"These facts are uncomfortable for libertarians. We would like to think of trade and military hegemony as substitutes. Instead, they appear to be complements."

TCS Daily
The Benefits of Hegemony
By Arnold Kling*

Marco Polo, his father, and his uncle, were merchants. They were able to trade throughout Asia because of the protection of Kublai Khan, grandson of Genghis Kahn. These rulers created a Mongol hegemony in Asia.

Trade flourishes under hegemony. That is the lesson I took from Power and Plenty, a dense, arduous survey of economic history written by Ronald Findlay and Kevin H. O'Rourke. In addition to the Mongol empire, they describe the increased trade under the hegemonies of the Romans, the Muslim Caliphate, and various dynasties in China and Latin America during the first millenium. Of course, the most recent example of trade under hegemony has been what Walter Russell Mead in God and Gold calls the maritime powers of Great Britain and the United States.

It makes sense once you think about it. Disparate peoples can coexist in three ways: in isolation, under hegemony, or at war. In the absence of hegemony, peaceful intercourse is an elusive ideal.

Squalid Isolation

Geographical isolation has been a factor for most of human history. For millenia, inhabitants of what we now call the "new world" were unaware of the existence of the "old world," and vice-versa. Geographical isolation was overcome by transportation technology, from ocean-going ships to railroads to automobiles and airplanes. Another important technological development was communications, from the telegraph to the telephone to the Internet.

Political and military factors also have produced isolation. In medieval times, when castles were the dominant military technology, this tended to promote isolation. More recently, during the Cold War, the capitalist countries were isolated from the Communist countries, by such means as the Berlin Wall and the refusal by the United States to have any relations with Communist China.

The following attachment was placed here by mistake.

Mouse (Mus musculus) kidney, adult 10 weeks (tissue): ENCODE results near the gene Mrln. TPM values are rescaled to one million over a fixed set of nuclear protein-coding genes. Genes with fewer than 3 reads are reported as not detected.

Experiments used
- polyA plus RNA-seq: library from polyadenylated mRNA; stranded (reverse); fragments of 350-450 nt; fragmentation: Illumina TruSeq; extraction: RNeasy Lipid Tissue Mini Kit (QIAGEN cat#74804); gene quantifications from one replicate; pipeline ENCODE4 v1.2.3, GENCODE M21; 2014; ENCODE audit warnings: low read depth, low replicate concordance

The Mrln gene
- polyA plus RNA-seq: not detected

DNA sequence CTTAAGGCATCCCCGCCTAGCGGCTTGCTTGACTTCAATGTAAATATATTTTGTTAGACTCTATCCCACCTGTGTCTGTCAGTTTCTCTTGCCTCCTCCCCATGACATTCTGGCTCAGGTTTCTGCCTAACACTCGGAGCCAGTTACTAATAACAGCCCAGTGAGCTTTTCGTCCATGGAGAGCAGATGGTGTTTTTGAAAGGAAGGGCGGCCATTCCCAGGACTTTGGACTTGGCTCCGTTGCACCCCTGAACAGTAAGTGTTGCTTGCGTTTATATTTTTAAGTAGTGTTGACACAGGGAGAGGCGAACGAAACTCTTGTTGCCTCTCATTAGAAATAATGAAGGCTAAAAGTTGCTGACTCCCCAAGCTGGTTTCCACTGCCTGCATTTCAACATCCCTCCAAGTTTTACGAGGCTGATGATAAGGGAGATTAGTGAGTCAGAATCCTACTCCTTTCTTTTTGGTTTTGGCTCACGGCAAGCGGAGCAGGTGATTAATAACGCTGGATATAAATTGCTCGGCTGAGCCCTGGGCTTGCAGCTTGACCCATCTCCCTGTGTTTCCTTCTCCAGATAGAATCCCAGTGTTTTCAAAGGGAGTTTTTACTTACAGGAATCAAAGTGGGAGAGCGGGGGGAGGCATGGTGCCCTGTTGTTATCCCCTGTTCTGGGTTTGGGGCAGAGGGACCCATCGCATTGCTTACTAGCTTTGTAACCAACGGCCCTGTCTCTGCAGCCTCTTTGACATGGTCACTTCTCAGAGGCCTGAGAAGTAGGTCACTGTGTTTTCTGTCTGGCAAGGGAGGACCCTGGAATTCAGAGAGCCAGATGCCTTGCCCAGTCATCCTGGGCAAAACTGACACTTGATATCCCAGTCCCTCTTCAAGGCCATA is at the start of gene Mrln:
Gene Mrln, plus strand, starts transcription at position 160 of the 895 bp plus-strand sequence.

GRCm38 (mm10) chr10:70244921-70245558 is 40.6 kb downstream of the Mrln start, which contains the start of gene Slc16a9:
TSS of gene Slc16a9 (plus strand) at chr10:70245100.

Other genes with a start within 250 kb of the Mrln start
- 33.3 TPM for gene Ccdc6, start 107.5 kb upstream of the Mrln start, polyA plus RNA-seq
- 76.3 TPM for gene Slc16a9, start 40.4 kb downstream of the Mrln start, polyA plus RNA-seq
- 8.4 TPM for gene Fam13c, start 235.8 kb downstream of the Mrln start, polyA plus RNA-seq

Today, many Americans long for isolation, especially from the Islamic world. Such a desire is reflected in the political popularity of "energy independence," in spite of the impracticality of this notion.

Historically, isolation correlates with economic backwardness. The most underdeveloped societies are those that have been cut off from trade–remote islands in the ocean or villages in Africa and Latin America located far from water transport.

Squalid isolation has also been observed in the West. The fall of the Roman Empire produced isolation and decline in Europe. The two decades following World War I saw trade curtailed and living standards reduced.

The Golden Passport

In the absence of hegemony, trade is impaired. If Marco Polo wants to buy goods in Afghanistan and sell them in China, he has to be able to avoid having his goods stolen, either by bandits along the route or by criminals or government rulers at his destination. Without protection from a hegemon, he is unlikely to be able to complete his trade mission.

Marco Polo carried with him a Golden Passport, which signified Kublai Khan's protection. Every trader needs the equivalent of such a Golden Passport.

The United States Constitution was in part a contract for hegemony. The separate states were given wide latitude for setting policies within their borders. However, the "commerce clause" stated that states could not introduce tariffs or other impediments to interstate commerce.

The "commerce clause" effectively gave American traders their Golden Passport within the United States. As Walter Russell Mead points out, the British and American navies helped give Anglo-American traders a Golden Passport throughout the world.

Discomfort with Hegemony

Many liberals, of both the classical and modern varieties, are uncomfortable with hegemony. Hegemony suggests militarism and the potential for dictatorship.

Some libertarians envision a government-free world, with people too dependent on trade with one another to engage in war. Some liberals envision a world government, something like the European Union or the United Nations. These model governments enjoy apparently unlimited scope to make rules but ultimately no power to enforce them.

Many historians view hegemony as unstable. Inevitably, challengers arise. When they become sufficiently powerful relative to the hegemon, war breaks out. War destroys the hegemon, leading to chaos and squalid isolation.

The unpopularity of the Iraq war shows that Americans are not eager practitioners of hegemony. That is probably a good thing. However, we also should not be eager to give up hegemony. In theory, there are better alternatives. In practice, there are alternatives that are much worse.

*Kling is an adjunct scholar with the Cato Institute.